The mean number of categories sorted by PWA on the WCST was 2.47 (SD = 1.12; range 0 to 5). On average, patients took 14.67 trials (SD = 7.06) to complete the first category (range 0 to 27). The mean TNC was 42.63 (SD = 7.03; range 24 to 54) (Table 3). Using age-and education-corrected norm tables in Persian (20), the patients’ overall performance as measured by TNE averaged at the 30th percentile (range 5th to 63rd percentile). Patients’ mean percentage of PR was at the 55th percentile (range 8th to 99th), mean percentage of PE was at the 48th percentile (range 21st to 99th), and mean percentage of NPE was at the 55th percentile (range 5th to 99th).
The analysis of correlation between the severity of aphasia and the WCST indices using Spearman’s rho correlations showed a significant reverse correlation between P-WAB-1 score and PE index (r = -0.48, P = 0.03) (Figure 1). In other words, patients with milder aphasia showed less PEs in WCST performance. Other WCST indices did not have a significant correlation with P-WAB-1 scores: NCC (r = -0.22, P = 0.29), TNC (r = 0.31, P = 0.19), TNE (r = -0.31, P = 0.18), and NPE (r = -0.06, P = 0.8).
Correlation coefficients were computed to measure the relationship between AQ score and the subtest of P-WAB-1 (content, fluency, comprehension, naming, and repetition) and the WCST indices (NCC, TCC, TNC, TNE, PR, PE, and NPE). Raw data was applied, instead of norm-corrected percentiles, as this study was more concerned with the associations between language and set-shifting, and less concentrated on normative data as regards to percentile cut-offs. Likewise, it was not considered desirable to edit the raw data using age- and education-corrected percentiles. The correlation coefficient obtained by Spearman showed that the fluency subtest of P-WAB-1 had a significant correlation with four indices of the WCST. As shown in Table 4, the NCC (r = 0.546, P = 0.016) and TNC (r = 0.616, P = 0.005) had a significant direct correlation, and TNE (r = -0.603, P = 0.006) and NPE (r = -0.449, P = 0.0) had a significant reverse correlation. There was no significant relationship between PE and fluency (r = -0.145, P=0.55), nor between WCST indices and other P-WAB-1 subtests.
|Fluency of spontaneous speech|
The aim of this study was to evaluate the relationship between set-shifting deficits and language difficulties in Persian-speaking PWA. For this purpose, mild to severe PWA were tested, and it was found that more severe language impairment was correlated with poor set-shifting ability. Set-shifting ability enables a person to flexibly coordinate thoughts and behaviors in order to accomplish internal goals (21). Healthy individuals, when doing the WCST, may experiment with various procedures in order to find the exact method to match the cards, yet PWA are inclined to get trapped in the card-matching job. They continue using the same directive for sorting, not caring for the feedback from erroneous responses. This continuation of an improper tactic is known as perseverative behavior. Thus, poor performance on the WCST, especially an increase in the number of PE, indicates that the PWA lacks cognitive flexibility to integrate the rule systems, and are stuck in the rules of a previous set (22). Inability to score a set may be a reflection of failure of shifting the set, and an incapability to preserve a set in the face of stimulus interference. In line with previous studies, the findings of the present study demonstrated that language difficulties and set-shifting are associated with in PWA (7, 23-25). Recent neuroimaging studies of cognitive flexibility in normal adults have identified a distributed network of fronto-parietal regions involved in set-shifting, including the inferior frontal junction, the ventro-lateral prefrontal cortex, the posterior parietal cortices, and the insula and anterior cingulate cortices (26-28). Therefore, the relationship between set-shifting deficits and language difficulties may be due to lesions in the perisylvian area in PWA.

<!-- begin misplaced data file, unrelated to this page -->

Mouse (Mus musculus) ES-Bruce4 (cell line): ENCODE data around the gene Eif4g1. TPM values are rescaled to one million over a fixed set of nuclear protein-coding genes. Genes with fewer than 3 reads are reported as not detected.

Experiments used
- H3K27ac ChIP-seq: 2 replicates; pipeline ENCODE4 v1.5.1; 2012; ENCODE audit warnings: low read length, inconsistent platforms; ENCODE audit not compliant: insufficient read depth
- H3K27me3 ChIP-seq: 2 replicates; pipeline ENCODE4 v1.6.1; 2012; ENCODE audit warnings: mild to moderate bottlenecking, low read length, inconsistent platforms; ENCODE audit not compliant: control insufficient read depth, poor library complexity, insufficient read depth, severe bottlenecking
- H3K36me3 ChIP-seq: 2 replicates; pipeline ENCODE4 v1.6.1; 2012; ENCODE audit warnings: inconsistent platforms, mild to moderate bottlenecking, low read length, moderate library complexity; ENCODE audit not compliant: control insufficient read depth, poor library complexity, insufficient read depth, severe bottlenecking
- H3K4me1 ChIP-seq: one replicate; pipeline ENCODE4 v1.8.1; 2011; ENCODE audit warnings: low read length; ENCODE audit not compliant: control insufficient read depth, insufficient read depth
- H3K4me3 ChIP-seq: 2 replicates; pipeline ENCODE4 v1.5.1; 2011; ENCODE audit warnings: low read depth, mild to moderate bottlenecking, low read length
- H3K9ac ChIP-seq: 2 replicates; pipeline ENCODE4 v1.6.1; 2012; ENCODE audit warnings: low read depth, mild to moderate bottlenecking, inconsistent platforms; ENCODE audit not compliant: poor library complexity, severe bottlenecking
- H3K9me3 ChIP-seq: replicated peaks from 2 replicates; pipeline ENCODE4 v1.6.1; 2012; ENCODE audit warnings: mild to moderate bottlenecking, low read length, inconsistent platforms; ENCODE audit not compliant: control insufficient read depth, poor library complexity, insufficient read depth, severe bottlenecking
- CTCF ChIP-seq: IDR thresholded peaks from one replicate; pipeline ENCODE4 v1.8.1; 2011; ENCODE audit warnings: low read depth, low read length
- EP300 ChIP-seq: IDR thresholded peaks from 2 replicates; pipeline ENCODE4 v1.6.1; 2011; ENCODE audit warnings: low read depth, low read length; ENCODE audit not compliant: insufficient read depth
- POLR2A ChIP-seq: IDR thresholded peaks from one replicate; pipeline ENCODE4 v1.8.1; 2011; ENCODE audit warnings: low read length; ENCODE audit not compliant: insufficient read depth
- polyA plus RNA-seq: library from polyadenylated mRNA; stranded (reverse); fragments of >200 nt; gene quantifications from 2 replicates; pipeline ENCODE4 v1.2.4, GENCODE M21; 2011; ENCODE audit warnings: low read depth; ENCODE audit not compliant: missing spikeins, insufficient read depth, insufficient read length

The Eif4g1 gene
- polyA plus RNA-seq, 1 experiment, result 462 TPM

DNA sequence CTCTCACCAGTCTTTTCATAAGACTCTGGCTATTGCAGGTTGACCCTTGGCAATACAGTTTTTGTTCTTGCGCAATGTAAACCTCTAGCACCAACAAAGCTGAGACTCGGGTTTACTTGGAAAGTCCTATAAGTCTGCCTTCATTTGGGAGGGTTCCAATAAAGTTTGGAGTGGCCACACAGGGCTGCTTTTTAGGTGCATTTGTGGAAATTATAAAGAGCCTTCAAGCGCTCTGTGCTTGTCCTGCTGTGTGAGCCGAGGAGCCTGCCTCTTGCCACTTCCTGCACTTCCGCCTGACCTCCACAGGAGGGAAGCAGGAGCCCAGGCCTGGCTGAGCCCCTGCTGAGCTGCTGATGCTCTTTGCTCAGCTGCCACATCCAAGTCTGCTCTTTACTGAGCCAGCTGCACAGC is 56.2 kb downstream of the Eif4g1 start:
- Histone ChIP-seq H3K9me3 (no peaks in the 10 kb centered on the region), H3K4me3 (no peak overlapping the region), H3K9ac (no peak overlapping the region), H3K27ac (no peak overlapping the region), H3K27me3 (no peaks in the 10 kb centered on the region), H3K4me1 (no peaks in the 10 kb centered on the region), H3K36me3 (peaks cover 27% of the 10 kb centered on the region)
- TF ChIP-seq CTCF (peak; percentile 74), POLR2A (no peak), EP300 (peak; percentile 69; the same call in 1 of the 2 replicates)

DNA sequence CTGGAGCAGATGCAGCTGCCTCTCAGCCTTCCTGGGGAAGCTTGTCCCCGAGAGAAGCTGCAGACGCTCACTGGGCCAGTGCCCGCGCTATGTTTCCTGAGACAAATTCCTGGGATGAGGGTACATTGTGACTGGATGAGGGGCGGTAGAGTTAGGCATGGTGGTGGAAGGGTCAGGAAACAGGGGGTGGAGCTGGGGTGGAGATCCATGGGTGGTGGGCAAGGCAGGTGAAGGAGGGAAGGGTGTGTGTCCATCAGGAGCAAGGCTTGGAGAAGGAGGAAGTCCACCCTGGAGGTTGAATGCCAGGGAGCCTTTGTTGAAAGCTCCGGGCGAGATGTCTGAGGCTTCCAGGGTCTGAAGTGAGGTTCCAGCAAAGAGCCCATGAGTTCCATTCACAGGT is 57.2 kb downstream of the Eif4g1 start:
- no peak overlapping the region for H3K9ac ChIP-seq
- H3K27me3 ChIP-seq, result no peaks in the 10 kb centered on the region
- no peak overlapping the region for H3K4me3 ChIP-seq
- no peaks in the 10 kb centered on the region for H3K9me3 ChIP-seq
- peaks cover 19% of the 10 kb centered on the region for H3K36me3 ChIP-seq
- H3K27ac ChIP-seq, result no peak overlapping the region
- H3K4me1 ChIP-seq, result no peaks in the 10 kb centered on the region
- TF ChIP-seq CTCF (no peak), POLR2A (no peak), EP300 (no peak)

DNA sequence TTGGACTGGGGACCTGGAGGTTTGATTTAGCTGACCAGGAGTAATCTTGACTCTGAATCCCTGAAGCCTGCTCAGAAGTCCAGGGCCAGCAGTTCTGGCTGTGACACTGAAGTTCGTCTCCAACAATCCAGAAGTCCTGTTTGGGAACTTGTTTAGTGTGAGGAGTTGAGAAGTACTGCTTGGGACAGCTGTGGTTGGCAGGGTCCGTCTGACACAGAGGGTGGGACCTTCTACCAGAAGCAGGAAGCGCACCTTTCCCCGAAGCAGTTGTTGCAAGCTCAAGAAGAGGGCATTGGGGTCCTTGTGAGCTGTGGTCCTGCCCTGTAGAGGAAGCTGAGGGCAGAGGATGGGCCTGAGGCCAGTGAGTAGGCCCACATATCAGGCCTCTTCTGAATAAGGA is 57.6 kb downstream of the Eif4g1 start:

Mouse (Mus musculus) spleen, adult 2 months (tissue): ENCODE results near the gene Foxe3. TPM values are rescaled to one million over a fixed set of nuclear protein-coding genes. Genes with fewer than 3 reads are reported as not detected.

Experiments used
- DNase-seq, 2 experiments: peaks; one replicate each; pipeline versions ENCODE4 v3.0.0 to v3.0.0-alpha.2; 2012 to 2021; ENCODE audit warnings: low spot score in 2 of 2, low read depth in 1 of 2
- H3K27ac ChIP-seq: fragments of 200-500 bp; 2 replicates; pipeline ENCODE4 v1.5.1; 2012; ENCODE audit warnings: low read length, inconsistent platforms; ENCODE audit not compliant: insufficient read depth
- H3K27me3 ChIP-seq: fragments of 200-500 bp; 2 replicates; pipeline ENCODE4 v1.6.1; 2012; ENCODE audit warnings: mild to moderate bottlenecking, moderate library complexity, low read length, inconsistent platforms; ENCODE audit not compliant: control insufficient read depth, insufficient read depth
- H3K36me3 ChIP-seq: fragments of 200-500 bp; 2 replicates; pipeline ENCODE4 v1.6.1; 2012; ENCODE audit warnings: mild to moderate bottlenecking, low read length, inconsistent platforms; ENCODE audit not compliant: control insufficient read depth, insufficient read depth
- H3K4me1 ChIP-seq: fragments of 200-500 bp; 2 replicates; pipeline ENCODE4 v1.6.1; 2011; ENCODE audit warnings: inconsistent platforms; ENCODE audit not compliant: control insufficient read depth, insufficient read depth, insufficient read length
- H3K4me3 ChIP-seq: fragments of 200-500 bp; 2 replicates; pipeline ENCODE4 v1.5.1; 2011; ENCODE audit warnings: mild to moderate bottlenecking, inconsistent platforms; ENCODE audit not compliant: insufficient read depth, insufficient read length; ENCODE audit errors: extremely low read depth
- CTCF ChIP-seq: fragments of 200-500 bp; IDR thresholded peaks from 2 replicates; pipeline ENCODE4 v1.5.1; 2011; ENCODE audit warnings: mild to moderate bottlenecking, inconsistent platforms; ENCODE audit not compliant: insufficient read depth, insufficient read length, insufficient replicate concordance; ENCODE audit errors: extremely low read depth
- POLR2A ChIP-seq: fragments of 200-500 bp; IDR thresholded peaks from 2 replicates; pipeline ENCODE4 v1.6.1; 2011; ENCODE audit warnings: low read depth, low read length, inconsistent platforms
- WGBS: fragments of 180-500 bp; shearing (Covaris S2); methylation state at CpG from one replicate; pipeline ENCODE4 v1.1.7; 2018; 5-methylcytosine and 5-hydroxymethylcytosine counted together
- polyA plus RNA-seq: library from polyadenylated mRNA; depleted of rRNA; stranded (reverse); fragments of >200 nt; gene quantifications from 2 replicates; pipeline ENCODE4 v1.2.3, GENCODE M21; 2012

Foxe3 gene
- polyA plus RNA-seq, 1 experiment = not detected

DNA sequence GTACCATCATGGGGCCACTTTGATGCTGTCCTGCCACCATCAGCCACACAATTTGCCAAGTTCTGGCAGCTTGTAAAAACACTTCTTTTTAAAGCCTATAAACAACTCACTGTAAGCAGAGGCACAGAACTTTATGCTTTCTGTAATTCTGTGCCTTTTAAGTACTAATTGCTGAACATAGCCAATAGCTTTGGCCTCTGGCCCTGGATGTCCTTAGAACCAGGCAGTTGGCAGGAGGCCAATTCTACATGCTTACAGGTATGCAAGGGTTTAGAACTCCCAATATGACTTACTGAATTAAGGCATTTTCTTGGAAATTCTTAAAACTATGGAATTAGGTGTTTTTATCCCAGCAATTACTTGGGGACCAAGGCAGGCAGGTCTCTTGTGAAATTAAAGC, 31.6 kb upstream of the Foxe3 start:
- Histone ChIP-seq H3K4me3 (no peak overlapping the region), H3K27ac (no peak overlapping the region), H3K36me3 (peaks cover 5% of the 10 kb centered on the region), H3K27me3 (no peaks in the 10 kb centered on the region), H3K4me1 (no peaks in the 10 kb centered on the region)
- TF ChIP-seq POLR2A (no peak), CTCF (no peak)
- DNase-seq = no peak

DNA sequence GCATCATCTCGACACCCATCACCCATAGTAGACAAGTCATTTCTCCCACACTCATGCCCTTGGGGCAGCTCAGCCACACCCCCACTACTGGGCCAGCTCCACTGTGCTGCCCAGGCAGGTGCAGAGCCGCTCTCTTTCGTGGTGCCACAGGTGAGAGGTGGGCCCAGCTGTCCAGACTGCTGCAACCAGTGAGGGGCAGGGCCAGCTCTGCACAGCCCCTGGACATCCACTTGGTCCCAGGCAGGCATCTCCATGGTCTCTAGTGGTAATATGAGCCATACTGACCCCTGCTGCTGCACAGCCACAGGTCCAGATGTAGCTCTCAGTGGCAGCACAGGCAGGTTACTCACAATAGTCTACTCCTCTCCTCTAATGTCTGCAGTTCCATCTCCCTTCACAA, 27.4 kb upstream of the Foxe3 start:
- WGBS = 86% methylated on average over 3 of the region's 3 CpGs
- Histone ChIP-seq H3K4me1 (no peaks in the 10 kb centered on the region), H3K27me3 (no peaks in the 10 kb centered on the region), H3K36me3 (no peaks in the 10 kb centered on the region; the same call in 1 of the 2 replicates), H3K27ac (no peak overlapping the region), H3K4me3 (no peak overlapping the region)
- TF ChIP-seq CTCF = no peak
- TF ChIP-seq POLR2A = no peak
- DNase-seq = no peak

In line with the purpose of the study, it was found that the performance on the WCST correlated with severity of aphasia, most consistently with the fluency score. It was also found that patients with lower scores in fluency completed fewer categories and had fewer corrected responses on the WCST. These subjects also had more errors, particularly in non-perseverative errors types. The WCST is known as a frontal lobe test; as well as being based on Luria’s theory of brain-functioning, following frontal lobe lesions, a disconnection between speech and motor action can lead to deficits on subtests, such as fluency, initiation, and repetition of speech (29). Besides, clinically-based researches in patients with neurogenic discourse impairments suggest a strong relationship between deficits in cognitive flexibility and competence in discourse (30). Furthermore, previous investigations have indicated a link between deficits in cognitive flexibility and difficulty in fluency, especially in verbal fluency (31). In addition, verbal fluency (semantic or phonologic) is related to the function of the frontal lobes and its adjacent areas (32-34).
In conclusion, the current study provides evidence suggesting that language difficulty, especially fluency deficit, is related to set-shifting scores in PWA. The current study may shed light on the importance of considering set-shifting deficits in the assessment and treatment of PWA. Because of the low sample size, the categorization of PWA based on the location of lesions was impossible, so that it was not possible to study if patients with frontal and patients with non-frontal lesions performed differently in set-shifting. Additional research on greater sample sizes of PWA and their classification based on frontal and non-frontal involvement, will also help uncover how the location of lesions affects set-shifting scores.